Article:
• February 9, 2016
    ...at a trial on the remaining count.Id. (citing United States v. Eufrasio, 935 F.2d 553, 571 (3d Cir. 1991); United States v. Edwards, 303 F.3d 606, 640 (5th Cir. 2002); United States v. Aldrich, 169 F.3d 526, 528 (8th Cir. 1999)). A court considers two issues when analyzing whether prejudici......
  • U.S. v. Capoccia, Docket No. 06-0669-cr.
    • United States
    • United States Courts of Appeals. United States Court of Appeals (2nd Circuit)
    • September 19, 2007
    ...conducting the affairs of an enterprise through a pattern of racketeering activity.'" 411 F.3d at 384 (quoting United States v. Edwards, 303 F.3d 606, 643 (5th Cir.2002)). Thus, it is somewhat misleading to characterize these cases as authorizing forfeiture of proceeds traceable to "acquitt......
  • Request a trial to view additional results
175 cases
  • United States v. Cano-Flores, Nos. 13–3051
    • United States
    • United States Courts of Appeals. United States Court of Appeals (District of Columbia)
    • August 7, 2015
    ...(4th Cir.1996) (noting that the court “generally construe[s] the drug and RICO forfeiture statutes similarly”); United States v. Edwards, 303 F.3d 606, 643–44 (5th Cir.2002) ; United States v. Corrado, 227 F.3d 543, 553 (6th Cir.2000) ; United States v. Pitt, 193 F.3d 751, 765 (3d Cir.1999)......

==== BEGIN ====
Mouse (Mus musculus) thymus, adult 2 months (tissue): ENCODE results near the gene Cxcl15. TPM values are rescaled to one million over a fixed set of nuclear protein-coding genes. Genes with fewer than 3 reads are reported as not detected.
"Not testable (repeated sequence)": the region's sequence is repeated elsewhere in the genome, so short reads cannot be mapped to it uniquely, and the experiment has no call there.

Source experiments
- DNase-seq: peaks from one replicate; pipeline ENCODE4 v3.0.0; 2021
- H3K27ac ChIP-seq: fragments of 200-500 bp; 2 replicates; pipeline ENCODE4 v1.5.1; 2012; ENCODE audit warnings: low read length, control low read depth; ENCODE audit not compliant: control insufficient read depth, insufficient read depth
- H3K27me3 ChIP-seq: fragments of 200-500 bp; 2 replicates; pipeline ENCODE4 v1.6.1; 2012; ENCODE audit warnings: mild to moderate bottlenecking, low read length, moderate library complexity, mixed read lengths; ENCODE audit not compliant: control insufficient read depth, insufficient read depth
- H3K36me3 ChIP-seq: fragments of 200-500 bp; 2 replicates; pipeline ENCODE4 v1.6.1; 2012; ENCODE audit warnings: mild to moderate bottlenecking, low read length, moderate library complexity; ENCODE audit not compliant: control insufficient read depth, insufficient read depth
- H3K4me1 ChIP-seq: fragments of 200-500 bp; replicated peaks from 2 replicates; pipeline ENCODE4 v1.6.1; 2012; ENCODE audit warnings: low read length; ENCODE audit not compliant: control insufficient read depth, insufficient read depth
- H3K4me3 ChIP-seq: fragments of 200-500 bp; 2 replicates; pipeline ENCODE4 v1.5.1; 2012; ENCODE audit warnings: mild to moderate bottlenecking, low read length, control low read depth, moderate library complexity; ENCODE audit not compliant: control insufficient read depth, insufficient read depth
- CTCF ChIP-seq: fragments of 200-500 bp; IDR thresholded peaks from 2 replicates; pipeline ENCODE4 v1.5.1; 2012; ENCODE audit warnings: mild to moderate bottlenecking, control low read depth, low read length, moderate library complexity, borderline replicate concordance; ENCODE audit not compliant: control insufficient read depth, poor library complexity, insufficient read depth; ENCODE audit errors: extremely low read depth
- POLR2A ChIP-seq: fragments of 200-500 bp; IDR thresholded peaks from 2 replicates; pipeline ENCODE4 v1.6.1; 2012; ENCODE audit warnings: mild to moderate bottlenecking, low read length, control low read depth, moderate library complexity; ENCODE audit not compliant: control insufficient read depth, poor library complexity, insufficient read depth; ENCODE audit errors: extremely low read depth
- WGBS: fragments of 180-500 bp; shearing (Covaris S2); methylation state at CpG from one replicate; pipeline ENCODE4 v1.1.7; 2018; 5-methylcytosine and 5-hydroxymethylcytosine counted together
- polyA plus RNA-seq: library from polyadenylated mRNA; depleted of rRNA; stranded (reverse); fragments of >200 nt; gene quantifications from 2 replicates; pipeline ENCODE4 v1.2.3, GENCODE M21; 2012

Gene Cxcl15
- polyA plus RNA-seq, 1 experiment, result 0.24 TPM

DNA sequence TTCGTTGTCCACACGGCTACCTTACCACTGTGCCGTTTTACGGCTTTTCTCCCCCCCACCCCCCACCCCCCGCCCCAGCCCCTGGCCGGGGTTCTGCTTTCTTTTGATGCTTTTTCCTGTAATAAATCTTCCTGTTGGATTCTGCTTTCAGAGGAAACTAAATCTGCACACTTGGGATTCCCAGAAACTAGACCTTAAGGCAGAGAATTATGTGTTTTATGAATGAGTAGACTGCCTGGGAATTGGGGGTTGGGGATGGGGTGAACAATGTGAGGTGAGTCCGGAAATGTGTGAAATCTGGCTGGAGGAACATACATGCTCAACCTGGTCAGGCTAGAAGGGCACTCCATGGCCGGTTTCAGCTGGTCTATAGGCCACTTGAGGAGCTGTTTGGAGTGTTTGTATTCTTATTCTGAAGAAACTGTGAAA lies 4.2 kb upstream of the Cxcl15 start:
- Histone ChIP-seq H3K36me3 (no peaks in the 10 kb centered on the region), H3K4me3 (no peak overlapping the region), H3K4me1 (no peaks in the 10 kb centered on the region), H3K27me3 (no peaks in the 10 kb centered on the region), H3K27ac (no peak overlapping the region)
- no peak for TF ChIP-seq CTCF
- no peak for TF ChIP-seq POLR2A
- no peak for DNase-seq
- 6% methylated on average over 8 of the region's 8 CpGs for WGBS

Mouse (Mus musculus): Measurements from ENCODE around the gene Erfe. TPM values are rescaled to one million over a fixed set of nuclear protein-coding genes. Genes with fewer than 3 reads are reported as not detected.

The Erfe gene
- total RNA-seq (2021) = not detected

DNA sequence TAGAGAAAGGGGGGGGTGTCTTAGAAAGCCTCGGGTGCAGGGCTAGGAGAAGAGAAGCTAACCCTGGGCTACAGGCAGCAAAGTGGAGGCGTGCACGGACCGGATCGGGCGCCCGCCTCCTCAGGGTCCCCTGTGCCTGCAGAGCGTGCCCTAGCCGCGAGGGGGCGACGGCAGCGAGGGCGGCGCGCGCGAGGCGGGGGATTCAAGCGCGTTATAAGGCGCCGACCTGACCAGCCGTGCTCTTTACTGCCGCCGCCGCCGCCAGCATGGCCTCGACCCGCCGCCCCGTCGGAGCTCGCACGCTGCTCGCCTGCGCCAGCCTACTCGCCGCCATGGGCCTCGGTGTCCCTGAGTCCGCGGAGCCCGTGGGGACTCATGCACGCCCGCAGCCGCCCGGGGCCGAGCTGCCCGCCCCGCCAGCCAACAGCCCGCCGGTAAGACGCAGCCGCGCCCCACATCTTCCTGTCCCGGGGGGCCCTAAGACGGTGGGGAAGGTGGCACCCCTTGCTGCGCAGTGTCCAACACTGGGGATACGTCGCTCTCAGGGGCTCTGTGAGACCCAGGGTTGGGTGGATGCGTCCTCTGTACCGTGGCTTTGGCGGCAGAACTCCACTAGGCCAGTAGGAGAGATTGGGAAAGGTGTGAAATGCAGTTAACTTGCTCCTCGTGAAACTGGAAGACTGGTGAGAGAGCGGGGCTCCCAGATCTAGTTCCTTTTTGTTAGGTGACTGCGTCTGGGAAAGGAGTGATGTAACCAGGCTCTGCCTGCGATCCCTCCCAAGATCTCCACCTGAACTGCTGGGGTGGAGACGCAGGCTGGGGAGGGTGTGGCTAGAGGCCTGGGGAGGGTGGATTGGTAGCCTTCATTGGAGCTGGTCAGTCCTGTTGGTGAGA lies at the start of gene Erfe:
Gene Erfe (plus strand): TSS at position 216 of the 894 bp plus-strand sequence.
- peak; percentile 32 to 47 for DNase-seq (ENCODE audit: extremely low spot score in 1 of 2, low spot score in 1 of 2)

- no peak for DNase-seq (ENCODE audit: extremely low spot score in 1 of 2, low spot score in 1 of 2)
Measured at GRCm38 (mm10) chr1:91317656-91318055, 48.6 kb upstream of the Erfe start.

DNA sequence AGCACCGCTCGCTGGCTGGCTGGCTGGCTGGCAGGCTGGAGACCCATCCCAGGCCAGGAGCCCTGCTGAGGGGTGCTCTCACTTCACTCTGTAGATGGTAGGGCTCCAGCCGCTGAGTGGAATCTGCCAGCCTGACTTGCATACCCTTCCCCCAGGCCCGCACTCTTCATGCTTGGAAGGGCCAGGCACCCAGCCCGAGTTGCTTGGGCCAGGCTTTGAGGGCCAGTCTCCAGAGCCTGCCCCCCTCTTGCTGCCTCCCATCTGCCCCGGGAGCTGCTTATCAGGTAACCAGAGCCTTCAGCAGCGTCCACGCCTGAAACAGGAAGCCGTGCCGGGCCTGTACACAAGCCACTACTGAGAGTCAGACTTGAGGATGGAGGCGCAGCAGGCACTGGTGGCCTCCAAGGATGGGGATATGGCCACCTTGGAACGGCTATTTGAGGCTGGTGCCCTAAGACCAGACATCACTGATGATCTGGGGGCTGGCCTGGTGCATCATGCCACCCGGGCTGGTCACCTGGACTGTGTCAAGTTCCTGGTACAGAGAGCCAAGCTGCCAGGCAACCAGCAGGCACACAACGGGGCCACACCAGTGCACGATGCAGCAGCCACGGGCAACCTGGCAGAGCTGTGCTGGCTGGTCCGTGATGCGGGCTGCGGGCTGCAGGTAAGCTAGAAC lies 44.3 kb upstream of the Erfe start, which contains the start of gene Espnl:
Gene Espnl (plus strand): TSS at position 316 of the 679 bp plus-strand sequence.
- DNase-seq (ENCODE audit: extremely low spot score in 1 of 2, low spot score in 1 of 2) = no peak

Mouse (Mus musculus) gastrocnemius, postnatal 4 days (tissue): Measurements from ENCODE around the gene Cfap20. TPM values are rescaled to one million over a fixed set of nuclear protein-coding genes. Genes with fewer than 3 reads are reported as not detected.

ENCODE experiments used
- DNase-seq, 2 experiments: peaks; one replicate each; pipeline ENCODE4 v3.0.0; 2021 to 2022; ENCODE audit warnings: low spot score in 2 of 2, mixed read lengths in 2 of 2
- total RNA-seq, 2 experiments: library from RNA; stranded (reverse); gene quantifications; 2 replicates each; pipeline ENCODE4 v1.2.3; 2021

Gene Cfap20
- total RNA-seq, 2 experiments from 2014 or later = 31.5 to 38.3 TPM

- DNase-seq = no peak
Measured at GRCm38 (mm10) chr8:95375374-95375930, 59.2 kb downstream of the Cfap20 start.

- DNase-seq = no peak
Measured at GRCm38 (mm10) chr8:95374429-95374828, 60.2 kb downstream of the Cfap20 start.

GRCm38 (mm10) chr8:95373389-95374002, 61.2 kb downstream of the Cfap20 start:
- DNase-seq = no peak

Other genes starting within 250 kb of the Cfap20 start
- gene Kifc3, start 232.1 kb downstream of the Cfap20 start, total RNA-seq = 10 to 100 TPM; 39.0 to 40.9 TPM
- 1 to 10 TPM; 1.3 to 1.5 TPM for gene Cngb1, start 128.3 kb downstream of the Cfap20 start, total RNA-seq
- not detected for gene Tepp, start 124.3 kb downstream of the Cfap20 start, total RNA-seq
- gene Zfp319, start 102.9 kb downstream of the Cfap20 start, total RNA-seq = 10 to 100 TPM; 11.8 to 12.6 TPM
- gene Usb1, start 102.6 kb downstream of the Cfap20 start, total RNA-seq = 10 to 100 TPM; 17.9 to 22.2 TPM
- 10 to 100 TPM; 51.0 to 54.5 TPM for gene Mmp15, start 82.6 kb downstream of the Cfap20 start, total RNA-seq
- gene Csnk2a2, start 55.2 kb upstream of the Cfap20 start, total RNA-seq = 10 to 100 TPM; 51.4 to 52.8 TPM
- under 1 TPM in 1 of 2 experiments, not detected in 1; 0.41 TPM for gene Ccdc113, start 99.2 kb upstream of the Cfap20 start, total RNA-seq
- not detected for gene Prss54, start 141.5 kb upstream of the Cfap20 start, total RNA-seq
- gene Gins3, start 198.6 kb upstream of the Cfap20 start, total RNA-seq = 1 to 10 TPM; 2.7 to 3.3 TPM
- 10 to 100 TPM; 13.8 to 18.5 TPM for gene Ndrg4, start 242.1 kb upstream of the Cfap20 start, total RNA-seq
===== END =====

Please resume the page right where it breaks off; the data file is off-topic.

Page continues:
• State v. Sublett, No. 84856-4
    • United States
    • United States State Supreme Court of Washington
    • November 21, 2012
    ...which demonstrate that the right to a public trial does not extend to every moment of trial. See, e.g., United States v. Edwards, 303 F.3d 606, 616 (5th Cir.2002) ("We must first determine whether Waller applies to" the court's decision to empanel an anonymous jury).Thus, we must determine ......
  • Tatar v. United States, Civ. No. 13-3317 (RBK)
    • United States
    • United States District Courts. 3th Circuit. United States District Courts. 3th Circuit. District of New Jersey
    • February 9, 2016
    ...at a trial on the remaining count.Id. (citing United States v. Eufrasio, 935 F.2d 553, 571 (3d Cir. 1991); United States v. Edwards, 303 F.3d 606, 640 (5th Cir. 2002); United States v. Aldrich, 169 F.3d 526, 528 (8th Cir. 1999)). A court considers two issues when analyzing whether prejudici......
  • U.S. v. Capoccia, Docket No. 06-0669-cr.
    • United States
    • United States Courts of Appeals. United States Court of Appeals (2nd Circuit)
    • September 19, 2007
    ...conducting the affairs of an enterprise through a pattern of racketeering activity.'" 411 F.3d at 384 (quoting United States v. Edwards, 303 F.3d 606, 643 (5th Cir.2002)). Thus, it is somewhat misleading to characterize these cases as authorizing forfeiture of proceeds traceable to "acquitt......
  • Request a trial to view additional results
1 books & journal articles
  • RACKETEER INFLUENCED AND CORRUPT ORGANIZATIONS
    • United States
    • American Criminal Law Review Nbr. 58-3, July 2021
    • July 1, 2021
    ...standard in stating that RICO convictions will be upheld as long as two suff‌icient predicate acts are proven); United States v. Edwards, 303 F.3d 606, 641–42 (5th Cir. 2002) (applying Griff‌in precedent to RICO appeal); United States v. Vastola, 989 F.2d 1318, 1329–31 (3d Cir. 1993) (citin......